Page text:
Author + information
- David G. Benditt, MD, FACC, FHRS, FRCPC⁎ (, )
- Demetris Yannopoulos, MD,
- Keith G. Lurie, MD, FACC,
- Scott Sakaguchi, MD, FACC, FHRS,
- Laura Van Heel, RN,
- Simon Milstein, MD, FACC and
- Cengiz Ermis, MD
- ↵⁎University of Minnesota Medical School, Cardiac Arrhythmia Center, 420 Delaware Street SE, MMC 508, Minneapolis, Minnesota 55455
Drs. Adelstein and Saba raise a number of criticisms regarding our recent publication in which we observed that the number of atrial tachyarrhythmia (AT) events in heart failure patients diminished after conventional dual-chamber pacemakers or defibrillators were “upgraded” to cardiac resynchronization (CRT) systems (1). We have endeavored to address their comments.
First, Drs. Adelstein and Saba indicate disappointment in our not citing their publication (2). This omission was not intentional; our manuscript was accepted on April 24, 2007, and was at the publishers when theirs was printed (July 15, 2007). Thus, publication schedules crossed. Second, they criticize how we counted AT events (i.e., mode switch counts with electrogram review when available) without having documentation of all events (a limitation noted by us). They are concerned that transient undersensing may result in our having counted “multiple” apparent individual AT episodes (instead of 1 ongoing episode), thereby overestimating AT frequency; further, they suggest that, absent electrograms, we could not substantiate that ATs were present. With regard to the former, we believe that the device algorithms used and our measurement techniques minimized the “overcounting” problem. However, if, as they contend, it was impossible to eliminate all “overcounting,” our “upgrade study model,” with each patient being his/her own control, inherently protected against an important counting bias; error susceptibility would be similar before and after CRT upgrade. In this regard, our study design is more robust than their case-control methodology (2). With regard to the second aspect of their documentation criticism, one might be led to assume that in their report Drs. Adelstein and Saba either vetted every mode switch event with electrograms or censored those that could not be vetted. However, neither seems to be true. In fact, although they indicate that “electrographic data” were available in 88% of patients, they do not state unequivocally that all events were documented by electrograms. The probability of complete vetting is unlikely unless either data downloads were very frequent or undocumented events were censored (which could result in undercounting). In fact, they admit that absent electrocardiographic data “… episode counters and mode switch durations … were assumed to be correct.” In effect, their study is subject to the same criticism they level at us, while lacking the internal controls offered by our study design. Third, Drs. Adelstein and Saba criticized our focusing on AT events and AT rate as clinical end points, believing that AT burden is more important. In this regard, we believe that episode duration is an important determinant of thromboembolic risk, but otherwise our opinions are similar (3). Indeed, whereas the number of AT events and durations that we provided may not be a precise “burden” measure, they provide a “burden” surrogate. Finally, the Pittsburgh researchers point out that, unlike both Fung et al. (4) and our study (1), they did not observe a significant CRT benefit. However, that may have been due to limitations of their study design. In fact, their figures suggest that CRT patients did better than control patients; specifically, CRT was associated with a trend toward greater AT-free proportion at any given time. Potentially, had their population been larger, or had they used a more robust study model (such as our “upgrade” approach), the trend toward benefit may have been significant.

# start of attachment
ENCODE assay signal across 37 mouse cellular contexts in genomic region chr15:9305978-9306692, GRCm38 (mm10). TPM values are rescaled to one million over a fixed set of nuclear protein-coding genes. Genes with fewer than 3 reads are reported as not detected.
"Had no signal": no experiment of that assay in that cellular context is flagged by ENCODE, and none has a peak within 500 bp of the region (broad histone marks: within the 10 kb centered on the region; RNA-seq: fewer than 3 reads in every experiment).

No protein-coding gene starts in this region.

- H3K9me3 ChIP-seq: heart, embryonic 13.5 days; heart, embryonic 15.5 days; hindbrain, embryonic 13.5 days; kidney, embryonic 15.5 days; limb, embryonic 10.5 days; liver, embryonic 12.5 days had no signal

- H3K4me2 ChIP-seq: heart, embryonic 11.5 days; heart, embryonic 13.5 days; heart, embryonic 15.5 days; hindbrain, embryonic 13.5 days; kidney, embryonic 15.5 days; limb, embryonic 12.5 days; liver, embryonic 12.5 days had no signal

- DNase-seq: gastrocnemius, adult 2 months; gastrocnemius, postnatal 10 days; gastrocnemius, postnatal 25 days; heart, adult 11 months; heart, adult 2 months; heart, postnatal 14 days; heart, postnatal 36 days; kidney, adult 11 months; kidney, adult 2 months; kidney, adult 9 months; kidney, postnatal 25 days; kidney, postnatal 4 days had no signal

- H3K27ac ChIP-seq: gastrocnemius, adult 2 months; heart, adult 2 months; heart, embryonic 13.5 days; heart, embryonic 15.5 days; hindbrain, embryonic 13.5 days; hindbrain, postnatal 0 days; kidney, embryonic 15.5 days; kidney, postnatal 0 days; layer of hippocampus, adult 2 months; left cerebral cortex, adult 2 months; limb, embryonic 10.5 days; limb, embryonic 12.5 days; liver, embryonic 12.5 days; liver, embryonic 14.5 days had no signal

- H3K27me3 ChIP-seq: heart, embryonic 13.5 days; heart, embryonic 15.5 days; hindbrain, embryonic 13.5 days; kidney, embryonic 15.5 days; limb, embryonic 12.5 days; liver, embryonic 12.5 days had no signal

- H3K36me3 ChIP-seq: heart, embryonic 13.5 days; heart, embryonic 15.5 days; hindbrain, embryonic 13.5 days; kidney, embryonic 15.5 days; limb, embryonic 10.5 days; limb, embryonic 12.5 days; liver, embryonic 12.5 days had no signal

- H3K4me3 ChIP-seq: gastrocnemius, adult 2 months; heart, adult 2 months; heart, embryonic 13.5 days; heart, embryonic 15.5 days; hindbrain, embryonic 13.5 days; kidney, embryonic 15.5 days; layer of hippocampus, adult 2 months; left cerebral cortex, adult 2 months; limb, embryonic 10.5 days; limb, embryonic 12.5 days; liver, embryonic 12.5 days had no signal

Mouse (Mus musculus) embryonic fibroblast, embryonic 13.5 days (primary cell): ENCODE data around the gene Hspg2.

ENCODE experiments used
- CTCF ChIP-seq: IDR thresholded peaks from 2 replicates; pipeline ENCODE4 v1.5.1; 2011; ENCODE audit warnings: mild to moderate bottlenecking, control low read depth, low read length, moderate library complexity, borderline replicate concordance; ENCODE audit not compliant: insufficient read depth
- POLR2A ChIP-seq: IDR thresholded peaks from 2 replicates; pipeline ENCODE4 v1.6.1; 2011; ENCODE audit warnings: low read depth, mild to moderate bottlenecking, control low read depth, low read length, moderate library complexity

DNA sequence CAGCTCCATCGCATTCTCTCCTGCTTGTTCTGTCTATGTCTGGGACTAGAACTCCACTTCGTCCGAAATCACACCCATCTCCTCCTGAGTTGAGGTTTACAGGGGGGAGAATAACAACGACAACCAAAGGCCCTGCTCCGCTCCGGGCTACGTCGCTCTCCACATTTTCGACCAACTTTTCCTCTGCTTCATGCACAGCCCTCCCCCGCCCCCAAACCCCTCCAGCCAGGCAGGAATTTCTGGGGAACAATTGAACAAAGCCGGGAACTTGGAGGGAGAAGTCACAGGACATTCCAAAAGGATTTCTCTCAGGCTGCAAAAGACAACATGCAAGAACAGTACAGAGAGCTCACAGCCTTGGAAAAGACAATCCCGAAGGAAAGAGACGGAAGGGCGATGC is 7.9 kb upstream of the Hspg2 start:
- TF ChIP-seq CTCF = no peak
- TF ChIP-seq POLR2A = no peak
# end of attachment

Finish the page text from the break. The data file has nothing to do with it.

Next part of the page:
Differences aside, we appreciate the interest shown by Drs. Adelstein and Saba in our study and look forward to their continuing to contribute to the better understanding of CRT in clinical care.
- American College of Cardiology Foundation
- Yannopoulos D.,
- Lurie K.G.,
- Sakaguchi S.,
- et al.
- Ermis C.,
- Seutter R.,
- Zhu A.X.,
- et al.